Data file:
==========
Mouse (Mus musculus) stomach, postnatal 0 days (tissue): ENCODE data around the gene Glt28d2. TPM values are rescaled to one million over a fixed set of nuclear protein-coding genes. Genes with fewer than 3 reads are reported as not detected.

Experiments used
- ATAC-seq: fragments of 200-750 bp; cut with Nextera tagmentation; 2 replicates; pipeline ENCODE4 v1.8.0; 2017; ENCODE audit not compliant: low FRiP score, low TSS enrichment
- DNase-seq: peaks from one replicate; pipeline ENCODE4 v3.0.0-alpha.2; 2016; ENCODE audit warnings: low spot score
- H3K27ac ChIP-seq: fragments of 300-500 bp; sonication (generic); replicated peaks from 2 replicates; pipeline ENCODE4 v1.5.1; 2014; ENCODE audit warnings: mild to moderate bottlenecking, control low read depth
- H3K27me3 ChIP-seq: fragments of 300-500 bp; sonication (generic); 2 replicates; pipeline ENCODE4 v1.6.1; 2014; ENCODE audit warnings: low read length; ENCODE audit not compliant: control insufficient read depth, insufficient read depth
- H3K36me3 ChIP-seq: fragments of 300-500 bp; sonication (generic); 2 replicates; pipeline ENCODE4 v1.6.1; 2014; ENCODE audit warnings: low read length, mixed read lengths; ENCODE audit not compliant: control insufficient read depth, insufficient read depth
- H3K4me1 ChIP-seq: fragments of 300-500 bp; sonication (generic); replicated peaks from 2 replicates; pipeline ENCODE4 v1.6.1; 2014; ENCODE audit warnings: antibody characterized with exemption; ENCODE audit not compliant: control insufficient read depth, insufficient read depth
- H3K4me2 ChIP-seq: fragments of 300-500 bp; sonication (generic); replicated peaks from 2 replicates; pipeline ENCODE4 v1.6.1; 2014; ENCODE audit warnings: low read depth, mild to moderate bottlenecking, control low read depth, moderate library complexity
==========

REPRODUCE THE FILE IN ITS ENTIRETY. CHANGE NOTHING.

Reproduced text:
Mouse (Mus musculus) stomach, postnatal 0 days (tissue): ENCODE data around the gene Glt28d2. TPM values are rescaled to one million over a fixed set of nuclear protein-coding genes. Genes with fewer than 3 reads are reported as not detected.

Experiments used
- ATAC-seq: fragments of 200-750 bp; cut with Nextera tagmentation; 2 replicates; pipeline ENCODE4 v1.8.0; 2017; ENCODE audit not compliant: low FRiP score, low TSS enrichment
- DNase-seq: peaks from one replicate; pipeline ENCODE4 v3.0.0-alpha.2; 2016; ENCODE audit warnings: low spot score
- H3K27ac ChIP-seq: fragments of 300-500 bp; sonication (generic); replicated peaks from 2 replicates; pipeline ENCODE4 v1.5.1; 2014; ENCODE audit warnings: mild to moderate bottlenecking, control low read depth
- H3K27me3 ChIP-seq: fragments of 300-500 bp; sonication (generic); 2 replicates; pipeline ENCODE4 v1.6.1; 2014; ENCODE audit warnings: low read length; ENCODE audit not compliant: control insufficient read depth, insufficient read depth
- H3K36me3 ChIP-seq: fragments of 300-500 bp; sonication (generic); 2 replicates; pipeline ENCODE4 v1.6.1; 2014; ENCODE audit warnings: low read length, mixed read lengths; ENCODE audit not compliant: control insufficient read depth, insufficient read depth
- H3K4me1 ChIP-seq: fragments of 300-500 bp; sonication (generic); replicated peaks from 2 replicates; pipeline ENCODE4 v1.6.1; 2014; ENCODE audit warnings: antibody characterized with exemption; ENCODE audit not compliant: control insufficient read depth, insufficient read depth
- H3K4me2 ChIP-seq: fragments of 300-500 bp; sonication (generic); replicated peaks from 2 replicates; pipeline ENCODE4 v1.6.1; 2014; ENCODE audit warnings: low read depth, mild to moderate bottlenecking, control low read depth, moderate library complexity